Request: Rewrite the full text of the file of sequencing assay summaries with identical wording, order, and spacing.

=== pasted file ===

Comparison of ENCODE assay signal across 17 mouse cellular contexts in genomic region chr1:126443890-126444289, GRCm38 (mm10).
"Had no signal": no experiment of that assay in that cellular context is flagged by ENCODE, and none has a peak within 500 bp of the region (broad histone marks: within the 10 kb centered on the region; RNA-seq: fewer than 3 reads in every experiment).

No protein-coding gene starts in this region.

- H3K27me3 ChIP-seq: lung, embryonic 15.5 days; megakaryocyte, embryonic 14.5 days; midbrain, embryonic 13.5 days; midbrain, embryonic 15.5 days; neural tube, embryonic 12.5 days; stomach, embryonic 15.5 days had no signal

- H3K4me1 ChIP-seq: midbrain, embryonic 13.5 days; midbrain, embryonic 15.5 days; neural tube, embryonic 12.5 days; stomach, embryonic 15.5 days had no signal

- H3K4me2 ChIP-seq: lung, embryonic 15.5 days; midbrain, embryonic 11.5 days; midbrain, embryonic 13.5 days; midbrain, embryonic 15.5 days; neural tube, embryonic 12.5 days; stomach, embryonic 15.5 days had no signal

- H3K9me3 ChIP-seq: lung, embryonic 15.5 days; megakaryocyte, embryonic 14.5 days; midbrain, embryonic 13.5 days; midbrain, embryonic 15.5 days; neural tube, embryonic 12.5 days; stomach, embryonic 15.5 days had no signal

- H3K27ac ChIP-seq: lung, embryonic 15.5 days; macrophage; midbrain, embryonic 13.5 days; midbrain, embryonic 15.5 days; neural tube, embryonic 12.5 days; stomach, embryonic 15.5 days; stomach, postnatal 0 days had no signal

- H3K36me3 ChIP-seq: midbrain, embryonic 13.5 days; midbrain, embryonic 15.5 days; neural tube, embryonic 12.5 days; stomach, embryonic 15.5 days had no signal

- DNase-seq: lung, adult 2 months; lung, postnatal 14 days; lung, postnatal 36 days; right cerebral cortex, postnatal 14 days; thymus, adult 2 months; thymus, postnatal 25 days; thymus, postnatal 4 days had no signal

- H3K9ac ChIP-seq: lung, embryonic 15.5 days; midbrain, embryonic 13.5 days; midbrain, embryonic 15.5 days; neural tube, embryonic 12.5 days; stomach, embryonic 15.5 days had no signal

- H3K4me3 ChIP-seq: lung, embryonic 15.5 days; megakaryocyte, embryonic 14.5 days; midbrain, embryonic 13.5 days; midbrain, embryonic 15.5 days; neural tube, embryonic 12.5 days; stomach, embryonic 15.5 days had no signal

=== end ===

Comparison of ENCODE assay signal across 17 mouse cellular contexts in genomic region chr1:126443890-126444289, GRCm38 (mm10).
"Had no signal": no experiment of that assay in that cellular context is flagged by ENCODE, and none has a peak within 500 bp of the region (broad histone marks: within the 10 kb centered on the region; RNA-seq: fewer than 3 reads in every experiment).

No protein-coding gene starts in this region.

- H3K27me3 ChIP-seq: lung, embryonic 15.5 days; megakaryocyte, embryonic 14.5 days; midbrain, embryonic 13.5 days; midbrain, embryonic 15.5 days; neural tube, embryonic 12.5 days; stomach, embryonic 15.5 days had no signal

- H3K4me1 ChIP-seq: midbrain, embryonic 13.5 days; midbrain, embryonic 15.5 days; neural tube, embryonic 12.5 days; stomach, embryonic 15.5 days had no signal

- H3K4me2 ChIP-seq: lung, embryonic 15.5 days; midbrain, embryonic 11.5 days; midbrain, embryonic 13.5 days; midbrain, embryonic 15.5 days; neural tube, embryonic 12.5 days; stomach, embryonic 15.5 days had no signal

- H3K9me3 ChIP-seq: lung, embryonic 15.5 days; megakaryocyte, embryonic 14.5 days; midbrain, embryonic 13.5 days; midbrain, embryonic 15.5 days; neural tube, embryonic 12.5 days; stomach, embryonic 15.5 days had no signal

- H3K27ac ChIP-seq: lung, embryonic 15.5 days; macrophage; midbrain, embryonic 13.5 days; midbrain, embryonic 15.5 days; neural tube, embryonic 12.5 days; stomach, embryonic 15.5 days; stomach, postnatal 0 days had no signal

- H3K36me3 ChIP-seq: midbrain, embryonic 13.5 days; midbrain, embryonic 15.5 days; neural tube, embryonic 12.5 days; stomach, embryonic 15.5 days had no signal

- DNase-seq: lung, adult 2 months; lung, postnatal 14 days; lung, postnatal 36 days; right cerebral cortex, postnatal 14 days; thymus, adult 2 months; thymus, postnatal 25 days; thymus, postnatal 4 days had no signal

- H3K9ac ChIP-seq: lung, embryonic 15.5 days; midbrain, embryonic 13.5 days; midbrain, embryonic 15.5 days; neural tube, embryonic 12.5 days; stomach, embryonic 15.5 days had no signal

- H3K4me3 ChIP-seq: lung, embryonic 15.5 days; megakaryocyte, embryonic 14.5 days; midbrain, embryonic 13.5 days; midbrain, embryonic 15.5 days; neural tube, embryonic 12.5 days; stomach, embryonic 15.5 days had no signal